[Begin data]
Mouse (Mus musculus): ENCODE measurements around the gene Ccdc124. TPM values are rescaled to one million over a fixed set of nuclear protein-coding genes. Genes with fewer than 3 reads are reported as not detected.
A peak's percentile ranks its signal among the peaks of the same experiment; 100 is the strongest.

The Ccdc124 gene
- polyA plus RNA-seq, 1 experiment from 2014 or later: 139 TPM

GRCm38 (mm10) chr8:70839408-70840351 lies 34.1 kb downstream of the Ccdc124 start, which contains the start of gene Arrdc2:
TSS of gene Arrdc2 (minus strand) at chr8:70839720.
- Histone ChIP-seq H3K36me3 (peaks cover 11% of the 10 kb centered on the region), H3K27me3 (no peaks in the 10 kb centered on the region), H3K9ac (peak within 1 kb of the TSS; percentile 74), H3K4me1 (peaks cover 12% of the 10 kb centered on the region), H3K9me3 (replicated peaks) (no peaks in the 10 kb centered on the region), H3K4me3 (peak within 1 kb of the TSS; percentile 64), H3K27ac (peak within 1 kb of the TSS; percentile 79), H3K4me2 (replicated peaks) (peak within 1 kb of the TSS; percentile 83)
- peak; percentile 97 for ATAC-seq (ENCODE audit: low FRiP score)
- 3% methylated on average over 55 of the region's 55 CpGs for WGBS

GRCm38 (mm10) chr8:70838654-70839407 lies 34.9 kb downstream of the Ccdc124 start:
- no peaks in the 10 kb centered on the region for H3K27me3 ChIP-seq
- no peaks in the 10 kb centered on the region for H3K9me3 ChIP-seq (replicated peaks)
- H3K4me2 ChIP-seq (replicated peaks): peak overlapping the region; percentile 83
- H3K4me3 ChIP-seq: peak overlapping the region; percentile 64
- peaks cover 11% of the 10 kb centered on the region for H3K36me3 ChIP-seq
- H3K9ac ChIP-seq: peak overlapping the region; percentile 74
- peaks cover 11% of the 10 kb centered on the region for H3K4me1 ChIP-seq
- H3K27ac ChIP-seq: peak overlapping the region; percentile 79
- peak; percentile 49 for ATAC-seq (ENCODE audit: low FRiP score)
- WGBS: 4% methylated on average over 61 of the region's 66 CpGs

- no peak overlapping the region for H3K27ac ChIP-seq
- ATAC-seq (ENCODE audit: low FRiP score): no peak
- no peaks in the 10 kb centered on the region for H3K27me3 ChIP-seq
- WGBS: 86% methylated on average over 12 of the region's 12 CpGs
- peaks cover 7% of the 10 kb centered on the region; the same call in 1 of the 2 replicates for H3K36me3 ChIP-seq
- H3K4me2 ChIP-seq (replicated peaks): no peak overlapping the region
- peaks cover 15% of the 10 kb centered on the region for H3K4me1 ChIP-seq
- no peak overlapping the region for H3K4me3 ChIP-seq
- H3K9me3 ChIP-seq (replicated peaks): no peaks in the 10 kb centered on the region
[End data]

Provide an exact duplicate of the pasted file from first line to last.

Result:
Mouse (Mus musculus): ENCODE measurements around the gene Ccdc124. TPM values are rescaled to one million over a fixed set of nuclear protein-coding genes. Genes with fewer than 3 reads are reported as not detected.
A peak's percentile ranks its signal among the peaks of the same experiment; 100 is the strongest.

The Ccdc124 gene
- polyA plus RNA-seq, 1 experiment from 2014 or later: 139 TPM

GRCm38 (mm10) chr8:70839408-70840351 lies 34.1 kb downstream of the Ccdc124 start, which contains the start of gene Arrdc2:
TSS of gene Arrdc2 (minus strand) at chr8:70839720.
- Histone ChIP-seq H3K36me3 (peaks cover 11% of the 10 kb centered on the region), H3K27me3 (no peaks in the 10 kb centered on the region), H3K9ac (peak within 1 kb of the TSS; percentile 74), H3K4me1 (peaks cover 12% of the 10 kb centered on the region), H3K9me3 (replicated peaks) (no peaks in the 10 kb centered on the region), H3K4me3 (peak within 1 kb of the TSS; percentile 64), H3K27ac (peak within 1 kb of the TSS; percentile 79), H3K4me2 (replicated peaks) (peak within 1 kb of the TSS; percentile 83)
- peak; percentile 97 for ATAC-seq (ENCODE audit: low FRiP score)
- 3% methylated on average over 55 of the region's 55 CpGs for WGBS

GRCm38 (mm10) chr8:70838654-70839407 lies 34.9 kb downstream of the Ccdc124 start:
- no peaks in the 10 kb centered on the region for H3K27me3 ChIP-seq
- no peaks in the 10 kb centered on the region for H3K9me3 ChIP-seq (replicated peaks)
- H3K4me2 ChIP-seq (replicated peaks): peak overlapping the region; percentile 83
- H3K4me3 ChIP-seq: peak overlapping the region; percentile 64
- peaks cover 11% of the 10 kb centered on the region for H3K36me3 ChIP-seq
- H3K9ac ChIP-seq: peak overlapping the region; percentile 74
- peaks cover 11% of the 10 kb centered on the region for H3K4me1 ChIP-seq
- H3K27ac ChIP-seq: peak overlapping the region; percentile 79
- peak; percentile 49 for ATAC-seq (ENCODE audit: low FRiP score)
- WGBS: 4% methylated on average over 61 of the region's 66 CpGs

- no peak overlapping the region for H3K27ac ChIP-seq
- ATAC-seq (ENCODE audit: low FRiP score): no peak
- no peaks in the 10 kb centered on the region for H3K27me3 ChIP-seq
- WGBS: 86% methylated on average over 12 of the region's 12 CpGs
- peaks cover 7% of the 10 kb centered on the region; the same call in 1 of the 2 replicates for H3K36me3 ChIP-seq
- H3K4me2 ChIP-seq (replicated peaks): no peak overlapping the region
- peaks cover 15% of the 10 kb centered on the region for H3K4me1 ChIP-seq
- no peak overlapping the region for H3K4me3 ChIP-seq
- H3K9me3 ChIP-seq (replicated peaks): no peaks in the 10 kb centered on the region